There is no special method to remove a tick. Some people use their fingers, others may use tweezers.

Once the tick is removed, make sure that you identify what the tick is. Take a look at the picture above to help you, or you can contact one of our online vets for assistance. We can also guide you as to if we think you need to take your pet to the vet immediately.

Please note, if your pet is showing signs of trouble breathing, lameness or vomiting then you must consult a vet immediately.

Often tick paralysis gets worse after tick removal. Vets cannot stress enough how immediate treatment with tick anti-serum can save your pet’s life.

Paralysis tick prevention for dogs and cats

The single most important thing you can do for your dog or cat to prevent ticks is to use a registered tick preventative product.
These products are safe and work extremely well. So well, that whereas in the past many vet hospitals were kept busy during summer months with dogs and cats suffering from paralysis, now we see very few cases.

Tick prevention products for dogs:

  • Nexgard,
  • Bravecto,
  • Serestos,
  • Advantix, Advantage Plus
  • Frontline Plus.
    (Please note: avoid use of Advantix on dogs if you own a cat that cohabits with your dog. The active ingredients in Advantix are poisonous to cats.)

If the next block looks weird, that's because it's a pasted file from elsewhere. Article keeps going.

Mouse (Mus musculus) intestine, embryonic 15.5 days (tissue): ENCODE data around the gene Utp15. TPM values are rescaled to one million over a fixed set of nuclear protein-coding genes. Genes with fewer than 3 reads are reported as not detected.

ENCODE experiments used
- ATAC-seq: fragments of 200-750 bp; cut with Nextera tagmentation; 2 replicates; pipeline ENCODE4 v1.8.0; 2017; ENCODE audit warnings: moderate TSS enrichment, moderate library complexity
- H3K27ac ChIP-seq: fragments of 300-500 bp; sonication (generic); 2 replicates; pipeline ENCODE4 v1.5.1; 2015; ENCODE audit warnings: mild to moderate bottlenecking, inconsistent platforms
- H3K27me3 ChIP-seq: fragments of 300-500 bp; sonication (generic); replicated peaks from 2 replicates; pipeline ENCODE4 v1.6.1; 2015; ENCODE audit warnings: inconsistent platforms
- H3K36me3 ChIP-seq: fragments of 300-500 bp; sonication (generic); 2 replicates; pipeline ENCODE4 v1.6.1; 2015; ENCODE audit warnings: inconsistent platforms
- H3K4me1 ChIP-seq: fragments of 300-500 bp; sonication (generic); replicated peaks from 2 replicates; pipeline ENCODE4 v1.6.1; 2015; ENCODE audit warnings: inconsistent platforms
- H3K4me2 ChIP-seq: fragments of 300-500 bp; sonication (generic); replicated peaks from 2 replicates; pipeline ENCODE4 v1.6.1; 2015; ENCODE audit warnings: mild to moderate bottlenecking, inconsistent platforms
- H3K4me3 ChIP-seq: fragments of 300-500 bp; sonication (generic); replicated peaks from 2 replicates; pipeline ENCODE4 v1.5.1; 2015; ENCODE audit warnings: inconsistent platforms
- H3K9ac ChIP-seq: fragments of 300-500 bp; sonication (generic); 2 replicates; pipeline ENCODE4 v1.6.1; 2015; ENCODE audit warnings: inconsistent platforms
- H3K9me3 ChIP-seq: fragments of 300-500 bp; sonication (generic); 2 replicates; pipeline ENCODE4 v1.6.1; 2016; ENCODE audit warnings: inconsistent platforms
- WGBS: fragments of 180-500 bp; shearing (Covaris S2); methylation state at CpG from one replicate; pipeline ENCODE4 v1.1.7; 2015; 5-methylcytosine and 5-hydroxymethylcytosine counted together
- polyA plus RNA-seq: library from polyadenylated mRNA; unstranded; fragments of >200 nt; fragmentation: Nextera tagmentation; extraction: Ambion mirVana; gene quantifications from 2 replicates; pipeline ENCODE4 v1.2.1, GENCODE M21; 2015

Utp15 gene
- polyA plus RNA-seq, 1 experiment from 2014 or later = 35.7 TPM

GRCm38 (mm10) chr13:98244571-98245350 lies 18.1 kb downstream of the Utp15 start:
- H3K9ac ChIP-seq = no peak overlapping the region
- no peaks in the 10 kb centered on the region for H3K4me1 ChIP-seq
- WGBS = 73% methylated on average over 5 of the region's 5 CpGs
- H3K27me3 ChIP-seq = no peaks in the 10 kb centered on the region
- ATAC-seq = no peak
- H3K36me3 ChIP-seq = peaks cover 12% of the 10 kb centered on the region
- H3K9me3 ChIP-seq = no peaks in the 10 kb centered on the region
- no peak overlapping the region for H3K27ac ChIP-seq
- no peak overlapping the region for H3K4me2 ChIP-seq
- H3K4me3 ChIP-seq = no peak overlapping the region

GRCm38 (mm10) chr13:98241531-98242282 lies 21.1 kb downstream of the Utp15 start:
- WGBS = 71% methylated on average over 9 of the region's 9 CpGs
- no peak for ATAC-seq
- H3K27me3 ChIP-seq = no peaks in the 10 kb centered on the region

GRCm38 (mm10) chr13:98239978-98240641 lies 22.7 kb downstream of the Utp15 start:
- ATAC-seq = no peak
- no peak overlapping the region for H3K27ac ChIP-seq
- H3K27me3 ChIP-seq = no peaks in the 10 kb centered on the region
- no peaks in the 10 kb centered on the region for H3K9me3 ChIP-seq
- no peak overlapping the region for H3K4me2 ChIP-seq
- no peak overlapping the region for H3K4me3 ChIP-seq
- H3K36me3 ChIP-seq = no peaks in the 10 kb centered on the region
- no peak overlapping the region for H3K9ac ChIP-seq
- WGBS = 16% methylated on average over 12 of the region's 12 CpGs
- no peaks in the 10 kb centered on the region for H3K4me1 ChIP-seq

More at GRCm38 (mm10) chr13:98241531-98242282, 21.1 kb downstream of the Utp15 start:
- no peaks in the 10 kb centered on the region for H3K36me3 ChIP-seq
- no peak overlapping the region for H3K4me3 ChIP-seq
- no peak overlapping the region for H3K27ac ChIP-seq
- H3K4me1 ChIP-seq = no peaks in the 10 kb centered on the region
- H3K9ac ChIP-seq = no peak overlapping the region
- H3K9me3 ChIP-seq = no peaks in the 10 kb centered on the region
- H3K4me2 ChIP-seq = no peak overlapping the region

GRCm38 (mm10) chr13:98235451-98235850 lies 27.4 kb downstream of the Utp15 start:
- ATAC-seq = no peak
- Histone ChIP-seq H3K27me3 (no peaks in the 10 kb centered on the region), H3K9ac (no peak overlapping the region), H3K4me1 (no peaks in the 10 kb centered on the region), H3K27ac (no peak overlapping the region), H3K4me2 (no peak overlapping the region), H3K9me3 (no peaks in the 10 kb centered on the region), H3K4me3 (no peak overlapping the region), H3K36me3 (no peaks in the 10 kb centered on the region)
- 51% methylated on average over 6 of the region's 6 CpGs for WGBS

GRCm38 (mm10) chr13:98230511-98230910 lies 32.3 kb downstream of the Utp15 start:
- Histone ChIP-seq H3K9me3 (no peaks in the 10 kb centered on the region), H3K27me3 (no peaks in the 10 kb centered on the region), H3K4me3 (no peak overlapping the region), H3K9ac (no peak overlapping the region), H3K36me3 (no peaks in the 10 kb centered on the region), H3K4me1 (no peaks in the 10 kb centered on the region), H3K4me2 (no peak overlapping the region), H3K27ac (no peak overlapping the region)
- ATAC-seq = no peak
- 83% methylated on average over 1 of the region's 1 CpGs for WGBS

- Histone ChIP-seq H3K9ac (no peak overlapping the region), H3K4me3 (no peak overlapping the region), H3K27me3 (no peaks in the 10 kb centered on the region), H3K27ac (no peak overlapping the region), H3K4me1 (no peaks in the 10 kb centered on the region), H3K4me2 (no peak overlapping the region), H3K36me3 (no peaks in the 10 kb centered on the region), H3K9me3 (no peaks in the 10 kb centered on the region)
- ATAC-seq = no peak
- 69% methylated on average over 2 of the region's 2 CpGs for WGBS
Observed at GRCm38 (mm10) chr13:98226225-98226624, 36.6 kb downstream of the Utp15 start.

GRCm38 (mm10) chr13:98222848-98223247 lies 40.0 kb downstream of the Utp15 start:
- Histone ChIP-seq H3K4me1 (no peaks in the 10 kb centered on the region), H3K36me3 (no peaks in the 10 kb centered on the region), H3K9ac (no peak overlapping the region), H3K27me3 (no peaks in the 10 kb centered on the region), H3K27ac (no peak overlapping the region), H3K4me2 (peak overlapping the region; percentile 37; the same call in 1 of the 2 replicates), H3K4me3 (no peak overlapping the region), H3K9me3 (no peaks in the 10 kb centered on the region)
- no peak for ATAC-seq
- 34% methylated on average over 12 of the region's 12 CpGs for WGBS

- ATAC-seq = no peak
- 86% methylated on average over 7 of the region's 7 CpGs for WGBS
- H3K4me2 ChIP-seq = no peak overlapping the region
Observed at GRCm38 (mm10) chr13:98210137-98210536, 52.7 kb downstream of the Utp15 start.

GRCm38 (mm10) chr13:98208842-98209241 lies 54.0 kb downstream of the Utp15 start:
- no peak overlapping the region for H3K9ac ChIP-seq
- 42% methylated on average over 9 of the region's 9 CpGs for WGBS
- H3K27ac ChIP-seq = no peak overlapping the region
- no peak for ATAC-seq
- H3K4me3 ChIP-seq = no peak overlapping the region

Tick prevention products for cats:

  • Frontline spray,
  • Serestos Cat Collar,
  • Frontline Plus (not tested, off label, applied every two weeks).

It is also important that you perform daily combing and palpation or a “tick search” to look for signs of ticks. Check out the video for how you can do this effectively.

Briefly:

  1. Start at the head, check around lips, eyebrows, in wrinkles and around and in the ears
  2. Feel along the neck and down each leg paying particular attention to the armpits and between each toe
  3. Feel the body across the back, stomach and between the hind legs.
  4. Check around genitalia
  5. Check the tail and any wrinkles in this area.
  6. Sometimes nipples and warts and other lumps can be confused for a tick. If you aren’t sure, our online vets can guide you in a video consult.

What to do when a tick is found

It’s important not to panic.
Is your pet showing any abnormal signs that indicate that this might be a tick? (See our symptom list above).
Remove the tick immediately and attempt to identify whether it is a paralysis tick.
If your pet is showing any signs, and it is a paralysis tick – go to the vet immediately.
If your pet is showing signs and you aren’t sure what type of tick or you can’t find the tick – still go to your vet immediately.
Finally, if your pet is not showing any signs then monitor for the signs listed above and if worried, contact our online vets for assistance.

See Consultation Prices

Tick paralysis is preventable with good management. It is a condition that is extremely sad and expensive to treat. Before we had such good preventatives many pets were euthanised due to tick paralysis, thankfully this is no longer the case.

You can listen to Dr Leigh discuss tick prevention products and the myths about these in this video.

Don’t forget to share this article with your pet loving friends so you can help us spread the word and hopefully save a life.